One of the biggest problems implementing and sustaining a program is getting employees to incorporate it into their lives or workday.  Companies bring their employees to these sites, and encourage their use in several different ways.  Very important to the success of any social media program or initiative is the full support of and engagement by the CEO and any other executives.  Only employees should be given the choice to participate, anyone in a leadership position should be required to participate if there is to be any value in the medium you hope to develop.  Equally important is the need for the employee to understand the purpose behind a social media program.  They need to know this is a place to turn to for answers.  If the employer is equally engaged with the employee through social media you can expect 2 things.  First, it shortens the distance to those in a leadership position, allowing entry-level employees a level of access to executives rarely seen, encouraging trust and credibility.  Second, social media helps to disrupt the traditional top-down flow of information, as long as those in power use the application for two-way dialogue and not for simply mega-phoning their own goals.

Many companies are hesitant to relinquish their one way flow of information, worried about hearing or seeing anything negative written about them, but if you’re not made aware of a problem how can you fix it?  People understand that solutions aren’t immediate, and they’re forgiving. As long as you convey that you are actively working towards a solution – hopefully with employee input – there’s really nothing to lose from negative comments, only positive results to be gained.  Perhaps one the of the best reasons to start using these materials is the fact that employees entering the work force are already aware of and comfortable using these collaborative social media tools.  However, before implementing any sort of program you must first decide your intended outcome, then you can deduce how technology, or which technology, can get you there.

Sabre, a company that runs much of the world’s airline flight reservation systems, is considered a leader and pioneer in employee networking.  With 10,000 employees spread across the globe Sabre sought to unify its diverse employee base by creating its own social media intranet.  Named SabreTown, it had all the basic features of Facebook – a profile page with details, photo albums – and additionally they created adjoining blogs, forums, and a Q&A page.  One of the most unique aspects of SabreTown is its relevance engine (similar to Google’s PageRank), which allows a user to send out a question and the system then determines the 15 most relevant employees (based on their biography, title, as well as any information they’ve entered into Sabretown: blogs, comments, Q&As, etc.) to send the question to.  The only thing more impressive than the all-inclusive system Sabre created, was the results they were able to generate:  60% of all questions are answered within an hour; each question receives an average of nine responses; and while 65% of the company was on SabreTown within three months of launch – today more than 90% of the company is active.  Many question the ROI capabilities of social media programs but SabreTown has already led to more than $150,000 dollars in direct savings.  Realizing the potential for gold, Sabre developed a software solution for other companies based on SabreTown, called Cubeless.  It’s currently in its pilot stage at American Express.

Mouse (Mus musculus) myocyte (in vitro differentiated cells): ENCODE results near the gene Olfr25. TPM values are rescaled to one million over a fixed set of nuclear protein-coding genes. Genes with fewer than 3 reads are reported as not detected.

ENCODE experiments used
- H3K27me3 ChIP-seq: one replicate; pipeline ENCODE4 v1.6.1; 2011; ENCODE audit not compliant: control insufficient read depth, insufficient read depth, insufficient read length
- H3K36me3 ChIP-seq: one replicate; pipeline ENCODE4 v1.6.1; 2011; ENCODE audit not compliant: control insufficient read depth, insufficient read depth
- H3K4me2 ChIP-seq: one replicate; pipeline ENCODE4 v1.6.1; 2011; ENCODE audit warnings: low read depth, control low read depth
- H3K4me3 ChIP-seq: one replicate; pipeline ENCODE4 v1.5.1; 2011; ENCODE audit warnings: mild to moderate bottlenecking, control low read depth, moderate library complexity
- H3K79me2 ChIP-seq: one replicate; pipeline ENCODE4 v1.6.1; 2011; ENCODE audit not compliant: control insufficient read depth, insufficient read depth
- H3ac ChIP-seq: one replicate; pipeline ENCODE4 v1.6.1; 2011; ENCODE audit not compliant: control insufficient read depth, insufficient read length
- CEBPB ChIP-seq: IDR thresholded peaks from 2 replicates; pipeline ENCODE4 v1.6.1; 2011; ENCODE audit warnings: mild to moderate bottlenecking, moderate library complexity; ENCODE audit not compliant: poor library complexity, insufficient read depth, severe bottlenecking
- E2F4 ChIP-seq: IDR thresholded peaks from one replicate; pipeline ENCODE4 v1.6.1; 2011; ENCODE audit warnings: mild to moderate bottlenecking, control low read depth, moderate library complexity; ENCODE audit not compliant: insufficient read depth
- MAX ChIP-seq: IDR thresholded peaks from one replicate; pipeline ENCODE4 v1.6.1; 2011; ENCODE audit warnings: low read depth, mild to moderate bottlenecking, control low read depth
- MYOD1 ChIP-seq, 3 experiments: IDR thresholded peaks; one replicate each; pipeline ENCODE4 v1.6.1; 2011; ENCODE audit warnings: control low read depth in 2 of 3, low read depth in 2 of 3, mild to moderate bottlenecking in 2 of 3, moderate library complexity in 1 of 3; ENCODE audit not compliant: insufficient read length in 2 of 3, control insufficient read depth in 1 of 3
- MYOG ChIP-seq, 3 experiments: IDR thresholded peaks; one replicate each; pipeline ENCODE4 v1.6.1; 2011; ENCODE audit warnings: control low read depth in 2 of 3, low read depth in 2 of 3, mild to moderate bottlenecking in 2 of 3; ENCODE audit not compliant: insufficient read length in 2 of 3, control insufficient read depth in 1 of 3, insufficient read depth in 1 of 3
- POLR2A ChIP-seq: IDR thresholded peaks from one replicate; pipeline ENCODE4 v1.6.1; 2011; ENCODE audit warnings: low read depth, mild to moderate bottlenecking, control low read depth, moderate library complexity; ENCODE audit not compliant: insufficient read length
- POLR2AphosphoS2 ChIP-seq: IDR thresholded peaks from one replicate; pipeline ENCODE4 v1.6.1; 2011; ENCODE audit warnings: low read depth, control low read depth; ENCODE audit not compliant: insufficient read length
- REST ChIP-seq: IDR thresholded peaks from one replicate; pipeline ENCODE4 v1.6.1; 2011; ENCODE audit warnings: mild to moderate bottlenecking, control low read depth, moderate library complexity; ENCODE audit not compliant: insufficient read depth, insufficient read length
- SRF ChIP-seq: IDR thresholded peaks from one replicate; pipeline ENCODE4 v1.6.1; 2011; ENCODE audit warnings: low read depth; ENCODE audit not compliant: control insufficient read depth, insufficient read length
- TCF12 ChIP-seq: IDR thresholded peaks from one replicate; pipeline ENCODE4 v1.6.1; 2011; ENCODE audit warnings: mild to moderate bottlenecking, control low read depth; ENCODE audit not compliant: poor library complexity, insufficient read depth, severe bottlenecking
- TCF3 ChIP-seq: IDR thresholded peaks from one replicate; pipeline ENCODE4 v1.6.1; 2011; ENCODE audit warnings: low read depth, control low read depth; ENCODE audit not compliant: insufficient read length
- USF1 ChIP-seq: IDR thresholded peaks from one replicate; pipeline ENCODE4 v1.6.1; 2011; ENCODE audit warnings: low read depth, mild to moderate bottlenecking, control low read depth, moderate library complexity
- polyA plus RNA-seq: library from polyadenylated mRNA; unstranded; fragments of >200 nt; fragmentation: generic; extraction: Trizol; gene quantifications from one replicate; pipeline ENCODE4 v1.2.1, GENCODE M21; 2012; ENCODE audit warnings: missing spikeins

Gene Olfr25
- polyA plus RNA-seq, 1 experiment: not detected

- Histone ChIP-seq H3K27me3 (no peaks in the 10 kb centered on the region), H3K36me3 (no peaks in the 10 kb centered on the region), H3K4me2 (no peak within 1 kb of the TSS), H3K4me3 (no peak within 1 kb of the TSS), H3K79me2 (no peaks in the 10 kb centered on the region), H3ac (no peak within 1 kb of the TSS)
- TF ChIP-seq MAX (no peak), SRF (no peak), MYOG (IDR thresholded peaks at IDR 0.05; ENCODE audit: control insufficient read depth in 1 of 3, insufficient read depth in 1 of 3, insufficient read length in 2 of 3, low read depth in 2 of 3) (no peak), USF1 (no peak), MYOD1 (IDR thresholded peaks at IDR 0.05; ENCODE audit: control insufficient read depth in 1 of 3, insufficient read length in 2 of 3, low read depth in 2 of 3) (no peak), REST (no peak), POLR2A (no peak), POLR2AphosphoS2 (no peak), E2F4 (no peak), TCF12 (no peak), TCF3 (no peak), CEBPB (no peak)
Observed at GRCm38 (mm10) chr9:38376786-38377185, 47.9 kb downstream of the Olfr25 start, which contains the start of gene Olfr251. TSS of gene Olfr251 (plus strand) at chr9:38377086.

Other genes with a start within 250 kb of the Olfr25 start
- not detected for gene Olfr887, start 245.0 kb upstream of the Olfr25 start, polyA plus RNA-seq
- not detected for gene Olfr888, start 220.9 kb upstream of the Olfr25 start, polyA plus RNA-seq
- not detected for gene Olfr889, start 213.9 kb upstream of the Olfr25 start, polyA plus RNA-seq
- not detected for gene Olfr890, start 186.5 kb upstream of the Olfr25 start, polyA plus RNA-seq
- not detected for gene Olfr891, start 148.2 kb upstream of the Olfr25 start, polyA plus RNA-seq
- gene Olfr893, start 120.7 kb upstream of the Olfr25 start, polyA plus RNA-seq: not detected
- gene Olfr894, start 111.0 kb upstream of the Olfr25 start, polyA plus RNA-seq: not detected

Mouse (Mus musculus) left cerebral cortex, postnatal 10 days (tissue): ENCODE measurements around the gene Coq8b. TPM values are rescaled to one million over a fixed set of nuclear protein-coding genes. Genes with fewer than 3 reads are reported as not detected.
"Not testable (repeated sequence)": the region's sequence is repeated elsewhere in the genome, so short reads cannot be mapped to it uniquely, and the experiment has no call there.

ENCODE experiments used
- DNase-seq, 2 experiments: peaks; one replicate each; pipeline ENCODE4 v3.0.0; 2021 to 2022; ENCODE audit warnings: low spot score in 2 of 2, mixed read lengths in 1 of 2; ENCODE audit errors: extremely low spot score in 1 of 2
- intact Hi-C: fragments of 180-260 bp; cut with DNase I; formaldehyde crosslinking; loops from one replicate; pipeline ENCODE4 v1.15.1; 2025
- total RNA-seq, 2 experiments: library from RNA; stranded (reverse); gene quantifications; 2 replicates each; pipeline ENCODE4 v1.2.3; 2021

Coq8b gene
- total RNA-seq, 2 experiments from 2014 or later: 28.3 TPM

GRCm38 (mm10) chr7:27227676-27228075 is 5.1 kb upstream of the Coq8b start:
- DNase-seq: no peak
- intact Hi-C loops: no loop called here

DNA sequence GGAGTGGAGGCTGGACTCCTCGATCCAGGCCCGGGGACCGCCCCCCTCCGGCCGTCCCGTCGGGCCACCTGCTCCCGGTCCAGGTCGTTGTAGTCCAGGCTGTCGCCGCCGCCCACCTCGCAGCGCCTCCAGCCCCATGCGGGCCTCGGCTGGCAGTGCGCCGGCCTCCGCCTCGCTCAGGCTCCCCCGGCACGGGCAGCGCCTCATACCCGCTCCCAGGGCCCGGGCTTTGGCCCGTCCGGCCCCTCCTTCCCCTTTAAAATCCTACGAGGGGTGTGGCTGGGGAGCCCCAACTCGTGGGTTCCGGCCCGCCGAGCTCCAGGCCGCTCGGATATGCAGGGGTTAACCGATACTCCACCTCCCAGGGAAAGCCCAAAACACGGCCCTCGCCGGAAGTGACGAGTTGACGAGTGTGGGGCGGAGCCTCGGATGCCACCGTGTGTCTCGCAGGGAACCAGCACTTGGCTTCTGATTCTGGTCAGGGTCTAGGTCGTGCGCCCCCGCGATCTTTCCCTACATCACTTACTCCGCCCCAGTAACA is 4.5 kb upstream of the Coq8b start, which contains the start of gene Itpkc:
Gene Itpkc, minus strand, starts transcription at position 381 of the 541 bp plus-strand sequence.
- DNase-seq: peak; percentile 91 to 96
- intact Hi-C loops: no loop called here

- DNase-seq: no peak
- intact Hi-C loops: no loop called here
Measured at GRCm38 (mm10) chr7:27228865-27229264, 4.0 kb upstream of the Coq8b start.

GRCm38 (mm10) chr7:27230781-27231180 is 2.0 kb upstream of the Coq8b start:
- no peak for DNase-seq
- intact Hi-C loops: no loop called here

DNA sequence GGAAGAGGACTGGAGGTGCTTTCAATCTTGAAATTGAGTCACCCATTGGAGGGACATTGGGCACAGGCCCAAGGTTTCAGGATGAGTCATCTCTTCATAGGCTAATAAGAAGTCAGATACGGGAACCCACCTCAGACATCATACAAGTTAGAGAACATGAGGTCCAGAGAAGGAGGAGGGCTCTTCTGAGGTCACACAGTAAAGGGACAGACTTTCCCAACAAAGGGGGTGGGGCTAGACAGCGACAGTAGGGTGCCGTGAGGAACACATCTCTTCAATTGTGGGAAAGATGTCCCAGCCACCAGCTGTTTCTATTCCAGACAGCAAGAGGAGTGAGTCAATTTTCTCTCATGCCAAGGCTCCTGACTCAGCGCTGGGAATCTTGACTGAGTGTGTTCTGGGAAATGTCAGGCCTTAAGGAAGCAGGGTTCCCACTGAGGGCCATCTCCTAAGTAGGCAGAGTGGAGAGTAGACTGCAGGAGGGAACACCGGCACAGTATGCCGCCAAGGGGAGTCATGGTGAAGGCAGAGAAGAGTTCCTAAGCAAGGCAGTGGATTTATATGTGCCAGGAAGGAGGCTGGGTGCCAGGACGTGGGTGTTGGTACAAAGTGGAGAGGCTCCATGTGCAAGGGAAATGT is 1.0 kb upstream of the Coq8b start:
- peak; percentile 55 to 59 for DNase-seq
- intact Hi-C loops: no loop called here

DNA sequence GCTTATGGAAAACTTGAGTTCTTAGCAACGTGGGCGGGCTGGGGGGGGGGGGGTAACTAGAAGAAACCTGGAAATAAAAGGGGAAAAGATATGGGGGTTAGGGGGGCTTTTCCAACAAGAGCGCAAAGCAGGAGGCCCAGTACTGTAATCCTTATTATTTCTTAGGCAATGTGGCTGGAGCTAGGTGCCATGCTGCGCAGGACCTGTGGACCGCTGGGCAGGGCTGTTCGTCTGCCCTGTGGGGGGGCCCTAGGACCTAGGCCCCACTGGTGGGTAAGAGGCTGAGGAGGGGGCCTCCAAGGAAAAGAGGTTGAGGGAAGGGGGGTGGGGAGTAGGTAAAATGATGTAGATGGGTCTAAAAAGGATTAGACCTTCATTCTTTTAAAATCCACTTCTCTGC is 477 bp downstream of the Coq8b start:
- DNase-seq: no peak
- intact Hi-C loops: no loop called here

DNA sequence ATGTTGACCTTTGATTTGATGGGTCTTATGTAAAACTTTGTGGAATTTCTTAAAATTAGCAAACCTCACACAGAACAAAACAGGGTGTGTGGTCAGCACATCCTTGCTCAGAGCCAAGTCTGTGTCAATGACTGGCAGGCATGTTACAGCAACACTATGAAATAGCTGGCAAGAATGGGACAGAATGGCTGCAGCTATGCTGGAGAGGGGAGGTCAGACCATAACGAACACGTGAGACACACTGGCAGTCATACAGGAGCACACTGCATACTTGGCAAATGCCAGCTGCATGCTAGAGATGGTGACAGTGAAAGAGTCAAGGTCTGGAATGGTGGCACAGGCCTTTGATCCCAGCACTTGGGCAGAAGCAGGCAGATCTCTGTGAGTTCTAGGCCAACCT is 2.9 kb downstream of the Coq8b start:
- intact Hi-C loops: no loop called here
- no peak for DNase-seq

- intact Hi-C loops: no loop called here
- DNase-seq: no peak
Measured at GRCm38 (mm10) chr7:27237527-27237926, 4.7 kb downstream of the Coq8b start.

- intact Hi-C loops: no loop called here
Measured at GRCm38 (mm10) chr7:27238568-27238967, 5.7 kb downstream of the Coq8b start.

If you’re still not convinced that social media could be an asset to your company or organization, try copying this post directly into Microsoft Word and autocorrecting (or swapping) “Employee Communication Systems” in place of “social media.”  If you think I’m pulling your leg, think again.  Many feel the moniker social media isn’t business friendly – even Sabre shies away from such terms fearing they may alienate older users.  Instead they suggest to worry less about defining your application or solution, and instead focus only on what you will name it and what it will do for you.